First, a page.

High oil prices created global challenges not directly linked to the oil and gas industry, but the industry did contribute to them. High oil prices pumped billions of dollars into the coffers of Middle East countries ruled by despots. As their citizens came to understand the wealth created and how little flowed to those at the bottom of society, resentment built and exploded in the Arab Spring. Fear of being overthrown forced other despots to unleash torrents of social spending in an attempt to buy peace.  
High oil prices have contributed to the creation of the best-equipped and financed terrorist organization – Islamic State. This group has captured oil wells and sells the output on the black market, earning $2-5 million a day to fund its terrorist activities.  
High oil prices have spurred energy conservation: more efficient and clean-powered vehicles, reduced driving, and increased mass transit use. With oil prices at $100 a barrel, petroleum companies saw their cash flows and profits mushroom, funding higher capital expenditures to chase the next giant discovery. 
Energy company share prices climbed to all-time highs, making executives rich through their stock holdings. The good times in the oil patch attracted a tsunami of private equity money and cheap debt, helping new and existing petroleum companies acquire and expand shale acreage holdings and accelerate drilling to boost production.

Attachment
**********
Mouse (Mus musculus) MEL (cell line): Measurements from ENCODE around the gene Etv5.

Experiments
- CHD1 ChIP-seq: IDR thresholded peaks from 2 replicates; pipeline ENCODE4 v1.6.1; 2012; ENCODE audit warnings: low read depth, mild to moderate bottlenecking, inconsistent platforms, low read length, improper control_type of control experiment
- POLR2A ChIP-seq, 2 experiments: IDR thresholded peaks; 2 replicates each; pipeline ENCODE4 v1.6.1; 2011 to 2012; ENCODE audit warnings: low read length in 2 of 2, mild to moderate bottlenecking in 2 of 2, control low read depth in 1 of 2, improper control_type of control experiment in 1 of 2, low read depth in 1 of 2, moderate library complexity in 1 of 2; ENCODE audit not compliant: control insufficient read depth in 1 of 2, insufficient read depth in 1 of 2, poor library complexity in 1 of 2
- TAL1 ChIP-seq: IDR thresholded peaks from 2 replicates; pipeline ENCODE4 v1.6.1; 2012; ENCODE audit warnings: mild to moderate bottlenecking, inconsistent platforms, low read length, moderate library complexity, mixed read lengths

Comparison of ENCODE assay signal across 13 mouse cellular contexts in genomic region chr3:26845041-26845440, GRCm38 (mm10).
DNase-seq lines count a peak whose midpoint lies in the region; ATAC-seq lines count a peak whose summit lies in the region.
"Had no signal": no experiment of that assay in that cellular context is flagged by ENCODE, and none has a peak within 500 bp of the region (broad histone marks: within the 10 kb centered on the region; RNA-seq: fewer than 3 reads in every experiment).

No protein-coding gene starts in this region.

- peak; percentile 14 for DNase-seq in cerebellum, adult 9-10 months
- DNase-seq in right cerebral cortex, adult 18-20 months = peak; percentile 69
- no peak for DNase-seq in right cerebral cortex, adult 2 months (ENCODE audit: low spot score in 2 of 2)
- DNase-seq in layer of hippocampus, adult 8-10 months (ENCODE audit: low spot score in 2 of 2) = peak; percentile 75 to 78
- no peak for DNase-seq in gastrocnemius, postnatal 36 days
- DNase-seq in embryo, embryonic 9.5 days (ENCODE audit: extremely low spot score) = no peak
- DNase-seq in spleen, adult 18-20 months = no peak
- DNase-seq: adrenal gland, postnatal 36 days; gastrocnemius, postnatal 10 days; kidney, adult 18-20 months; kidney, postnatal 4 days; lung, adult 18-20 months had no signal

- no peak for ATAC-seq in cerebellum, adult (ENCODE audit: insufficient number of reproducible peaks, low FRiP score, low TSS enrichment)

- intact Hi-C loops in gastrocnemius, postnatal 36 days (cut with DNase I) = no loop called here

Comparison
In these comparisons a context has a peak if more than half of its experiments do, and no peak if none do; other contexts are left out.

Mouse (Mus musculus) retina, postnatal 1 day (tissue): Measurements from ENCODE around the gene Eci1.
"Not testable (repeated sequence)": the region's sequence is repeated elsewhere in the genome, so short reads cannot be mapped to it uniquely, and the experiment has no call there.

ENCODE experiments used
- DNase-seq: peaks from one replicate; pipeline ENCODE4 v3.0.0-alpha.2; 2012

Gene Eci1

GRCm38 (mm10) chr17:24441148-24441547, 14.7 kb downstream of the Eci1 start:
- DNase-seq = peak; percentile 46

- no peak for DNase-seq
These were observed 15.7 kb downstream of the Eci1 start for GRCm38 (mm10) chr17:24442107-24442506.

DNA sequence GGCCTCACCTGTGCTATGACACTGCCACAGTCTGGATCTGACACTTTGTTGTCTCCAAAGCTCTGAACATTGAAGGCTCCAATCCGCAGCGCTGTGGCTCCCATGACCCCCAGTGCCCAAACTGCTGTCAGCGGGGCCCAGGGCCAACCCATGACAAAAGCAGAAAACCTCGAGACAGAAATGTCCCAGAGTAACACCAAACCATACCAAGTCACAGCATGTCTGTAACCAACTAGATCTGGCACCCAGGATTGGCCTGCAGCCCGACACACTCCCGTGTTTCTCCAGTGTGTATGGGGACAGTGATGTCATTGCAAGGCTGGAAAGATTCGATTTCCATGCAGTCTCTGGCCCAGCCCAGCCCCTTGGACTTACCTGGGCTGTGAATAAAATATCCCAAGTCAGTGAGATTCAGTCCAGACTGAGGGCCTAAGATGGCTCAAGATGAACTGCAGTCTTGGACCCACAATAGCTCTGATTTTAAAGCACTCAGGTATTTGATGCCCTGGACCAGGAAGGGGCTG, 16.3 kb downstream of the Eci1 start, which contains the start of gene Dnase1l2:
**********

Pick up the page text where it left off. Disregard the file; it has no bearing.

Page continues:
During the first half of 2014, energy analysts began to question why global oil prices were so high. The explanation was that substantial Middle East and North Africa crude volumes were off the market due to unrest, which created a supply shortage to meet global demand. But each time more supply was interrupted, oil prices failed to rise, suggesting a sea-change was underway in the oil market. As European economies started slipping into recession, or no-growth conditions, and China’s economic growth fell short of expectations, oil prices began sliding lower this summer.  
The Turning Point
In recent weeks, prospects for global economic growth have been reduced by the International Monetary Fund. The oil price bubble burst when Saudi Arabia acknowledged it was cutting prices for buyers in Asia and the U.S. This revelation came just as industry analysts predicted that OPEC would soon announce a cut in its export flow. That didn’t happen. In fact, the opposite occurred as Saudi Arabia boosted output. More importantly, Saudi Arabia told industry representatives that it was prepared to accept oil prices in the $80 to $90 a barrel range for up to two years.  
The mood of the oil market quickly changed from euphoria over high prices to dirges driven by concerns over growing surpluses, weakening economic outlooks and slack demand.  So where is the bottom for oil prices? No one knows. Industry analysts are spending significant time and effort attempting to discern at what price levels exploration and development activity is curtailed, believing that only when growth in production stops will oil prices stabilize. The analysts are focused on defining the marginal cost of an oil barrel from fields around the world.